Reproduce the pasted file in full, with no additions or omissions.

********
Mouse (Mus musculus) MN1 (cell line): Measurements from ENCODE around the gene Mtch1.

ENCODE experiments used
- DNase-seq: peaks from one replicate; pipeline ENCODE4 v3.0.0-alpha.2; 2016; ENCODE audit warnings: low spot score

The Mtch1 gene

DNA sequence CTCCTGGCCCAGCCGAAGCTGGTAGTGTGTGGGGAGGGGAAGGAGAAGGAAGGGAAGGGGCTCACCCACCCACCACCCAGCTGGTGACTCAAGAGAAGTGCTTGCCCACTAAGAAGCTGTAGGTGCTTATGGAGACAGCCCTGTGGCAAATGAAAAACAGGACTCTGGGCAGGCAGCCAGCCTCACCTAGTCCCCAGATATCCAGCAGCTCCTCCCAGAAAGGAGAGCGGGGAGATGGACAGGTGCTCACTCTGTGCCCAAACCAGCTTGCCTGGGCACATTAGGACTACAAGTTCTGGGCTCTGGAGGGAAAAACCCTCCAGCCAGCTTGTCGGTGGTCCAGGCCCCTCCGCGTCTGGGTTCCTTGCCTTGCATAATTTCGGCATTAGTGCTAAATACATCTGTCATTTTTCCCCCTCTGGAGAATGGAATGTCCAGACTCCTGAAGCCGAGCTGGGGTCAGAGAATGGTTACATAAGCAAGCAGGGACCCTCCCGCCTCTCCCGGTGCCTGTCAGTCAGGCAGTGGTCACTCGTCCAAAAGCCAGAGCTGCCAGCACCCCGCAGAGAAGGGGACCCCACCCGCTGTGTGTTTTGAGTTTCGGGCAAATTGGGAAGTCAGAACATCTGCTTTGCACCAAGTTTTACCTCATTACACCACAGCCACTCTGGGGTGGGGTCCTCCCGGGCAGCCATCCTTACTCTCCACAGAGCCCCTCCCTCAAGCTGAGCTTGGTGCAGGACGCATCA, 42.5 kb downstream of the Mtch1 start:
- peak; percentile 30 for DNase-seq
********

Mouse (Mus musculus) MN1 (cell line): Measurements from ENCODE around the gene Mtch1.

ENCODE experiments used
- DNase-seq: peaks from one replicate; pipeline ENCODE4 v3.0.0-alpha.2; 2016; ENCODE audit warnings: low spot score

The Mtch1 gene

DNA sequence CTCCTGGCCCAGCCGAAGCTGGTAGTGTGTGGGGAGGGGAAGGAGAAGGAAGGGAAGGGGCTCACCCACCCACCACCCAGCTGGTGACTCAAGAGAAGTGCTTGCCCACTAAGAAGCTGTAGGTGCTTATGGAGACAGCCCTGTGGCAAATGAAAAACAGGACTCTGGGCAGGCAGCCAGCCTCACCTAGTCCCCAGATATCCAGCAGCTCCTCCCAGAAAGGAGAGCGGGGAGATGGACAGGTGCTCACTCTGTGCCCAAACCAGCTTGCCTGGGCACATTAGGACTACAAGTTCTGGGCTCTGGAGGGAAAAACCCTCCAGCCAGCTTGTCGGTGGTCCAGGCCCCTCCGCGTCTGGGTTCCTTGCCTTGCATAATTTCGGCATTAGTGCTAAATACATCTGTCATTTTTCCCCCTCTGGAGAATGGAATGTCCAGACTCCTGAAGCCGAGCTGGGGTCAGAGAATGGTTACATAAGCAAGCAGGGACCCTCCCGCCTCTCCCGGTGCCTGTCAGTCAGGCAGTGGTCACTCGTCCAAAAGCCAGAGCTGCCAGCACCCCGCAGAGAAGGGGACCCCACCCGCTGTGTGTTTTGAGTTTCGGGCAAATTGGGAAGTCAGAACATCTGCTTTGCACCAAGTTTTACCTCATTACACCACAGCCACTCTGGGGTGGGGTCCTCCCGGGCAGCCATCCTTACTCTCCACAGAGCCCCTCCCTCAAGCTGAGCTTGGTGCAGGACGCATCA, 42.5 kb downstream of the Mtch1 start:
- peak; percentile 30 for DNase-seq